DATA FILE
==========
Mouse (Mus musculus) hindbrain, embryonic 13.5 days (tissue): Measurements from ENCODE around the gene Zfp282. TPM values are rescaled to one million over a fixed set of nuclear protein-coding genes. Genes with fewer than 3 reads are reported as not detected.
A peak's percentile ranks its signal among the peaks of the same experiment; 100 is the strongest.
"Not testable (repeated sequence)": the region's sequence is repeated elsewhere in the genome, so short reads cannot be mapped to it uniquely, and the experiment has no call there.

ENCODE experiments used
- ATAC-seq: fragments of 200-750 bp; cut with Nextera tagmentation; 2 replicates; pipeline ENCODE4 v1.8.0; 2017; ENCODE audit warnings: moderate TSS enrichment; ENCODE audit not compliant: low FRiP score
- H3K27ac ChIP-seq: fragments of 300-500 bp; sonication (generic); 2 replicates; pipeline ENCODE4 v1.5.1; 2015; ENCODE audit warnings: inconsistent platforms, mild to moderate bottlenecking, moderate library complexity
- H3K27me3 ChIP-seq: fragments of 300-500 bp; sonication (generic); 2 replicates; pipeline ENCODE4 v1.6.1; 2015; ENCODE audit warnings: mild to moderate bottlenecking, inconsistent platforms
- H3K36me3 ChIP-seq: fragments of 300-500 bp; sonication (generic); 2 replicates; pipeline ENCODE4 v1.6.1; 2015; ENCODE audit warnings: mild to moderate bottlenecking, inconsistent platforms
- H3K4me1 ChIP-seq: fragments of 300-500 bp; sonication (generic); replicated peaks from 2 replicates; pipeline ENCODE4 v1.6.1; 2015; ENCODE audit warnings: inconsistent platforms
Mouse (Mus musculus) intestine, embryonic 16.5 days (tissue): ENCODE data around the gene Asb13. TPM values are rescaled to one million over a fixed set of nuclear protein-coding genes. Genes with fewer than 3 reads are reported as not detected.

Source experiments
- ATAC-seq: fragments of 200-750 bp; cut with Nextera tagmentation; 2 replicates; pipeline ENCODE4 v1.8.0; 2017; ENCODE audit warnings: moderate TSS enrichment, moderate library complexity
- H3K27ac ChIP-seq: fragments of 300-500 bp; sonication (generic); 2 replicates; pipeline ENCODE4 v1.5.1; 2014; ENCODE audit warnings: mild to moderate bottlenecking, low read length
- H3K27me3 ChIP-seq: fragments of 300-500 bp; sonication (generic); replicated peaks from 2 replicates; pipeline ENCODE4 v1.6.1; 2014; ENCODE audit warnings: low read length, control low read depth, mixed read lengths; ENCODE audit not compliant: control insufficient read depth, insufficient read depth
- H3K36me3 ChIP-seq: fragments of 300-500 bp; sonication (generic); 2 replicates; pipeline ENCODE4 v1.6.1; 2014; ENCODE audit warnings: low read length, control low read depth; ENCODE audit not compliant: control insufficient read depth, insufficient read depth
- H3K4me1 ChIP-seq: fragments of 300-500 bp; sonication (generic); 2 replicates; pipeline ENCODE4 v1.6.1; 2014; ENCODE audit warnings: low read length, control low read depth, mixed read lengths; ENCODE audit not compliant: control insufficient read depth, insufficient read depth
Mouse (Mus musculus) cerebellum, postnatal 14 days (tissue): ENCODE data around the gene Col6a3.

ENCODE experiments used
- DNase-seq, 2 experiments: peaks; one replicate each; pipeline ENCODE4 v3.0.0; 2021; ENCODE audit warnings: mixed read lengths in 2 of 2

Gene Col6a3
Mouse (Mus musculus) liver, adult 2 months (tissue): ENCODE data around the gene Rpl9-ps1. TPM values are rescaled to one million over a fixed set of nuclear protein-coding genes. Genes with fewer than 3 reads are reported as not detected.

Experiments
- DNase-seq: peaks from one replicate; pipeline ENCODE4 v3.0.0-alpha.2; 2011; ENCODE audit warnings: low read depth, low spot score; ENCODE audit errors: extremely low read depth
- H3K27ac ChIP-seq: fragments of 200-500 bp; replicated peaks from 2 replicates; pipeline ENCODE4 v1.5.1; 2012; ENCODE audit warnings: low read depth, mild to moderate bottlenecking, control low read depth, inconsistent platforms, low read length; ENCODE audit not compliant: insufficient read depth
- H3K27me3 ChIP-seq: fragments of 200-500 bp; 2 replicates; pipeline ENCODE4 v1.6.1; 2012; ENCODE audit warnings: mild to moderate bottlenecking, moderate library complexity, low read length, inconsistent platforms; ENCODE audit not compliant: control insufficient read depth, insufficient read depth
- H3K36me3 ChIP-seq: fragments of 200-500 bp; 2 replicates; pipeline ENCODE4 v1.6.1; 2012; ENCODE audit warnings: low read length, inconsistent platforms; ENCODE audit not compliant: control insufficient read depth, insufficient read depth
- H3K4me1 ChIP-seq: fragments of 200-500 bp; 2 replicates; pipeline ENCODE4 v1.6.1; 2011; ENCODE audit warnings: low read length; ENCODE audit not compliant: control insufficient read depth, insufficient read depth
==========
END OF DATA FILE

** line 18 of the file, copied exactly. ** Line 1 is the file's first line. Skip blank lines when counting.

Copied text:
ENCODE experiments used